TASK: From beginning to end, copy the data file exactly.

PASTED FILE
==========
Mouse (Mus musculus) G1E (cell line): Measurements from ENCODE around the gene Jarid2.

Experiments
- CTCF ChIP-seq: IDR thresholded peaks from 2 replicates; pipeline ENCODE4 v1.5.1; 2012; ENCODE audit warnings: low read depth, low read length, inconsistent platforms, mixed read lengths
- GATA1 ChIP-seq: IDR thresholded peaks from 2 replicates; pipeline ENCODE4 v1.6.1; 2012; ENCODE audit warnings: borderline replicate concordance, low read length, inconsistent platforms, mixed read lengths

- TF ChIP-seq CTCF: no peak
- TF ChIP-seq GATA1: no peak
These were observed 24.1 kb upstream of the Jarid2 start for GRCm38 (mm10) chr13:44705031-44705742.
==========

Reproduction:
Mouse (Mus musculus) G1E (cell line): Measurements from ENCODE around the gene Jarid2.

Experiments
- CTCF ChIP-seq: IDR thresholded peaks from 2 replicates; pipeline ENCODE4 v1.5.1; 2012; ENCODE audit warnings: low read depth, low read length, inconsistent platforms, mixed read lengths
- GATA1 ChIP-seq: IDR thresholded peaks from 2 replicates; pipeline ENCODE4 v1.6.1; 2012; ENCODE audit warnings: borderline replicate concordance, low read length, inconsistent platforms, mixed read lengths

- TF ChIP-seq CTCF: no peak
- TF ChIP-seq GATA1: no peak
These were observed 24.1 kb upstream of the Jarid2 start for GRCm38 (mm10) chr13:44705031-44705742.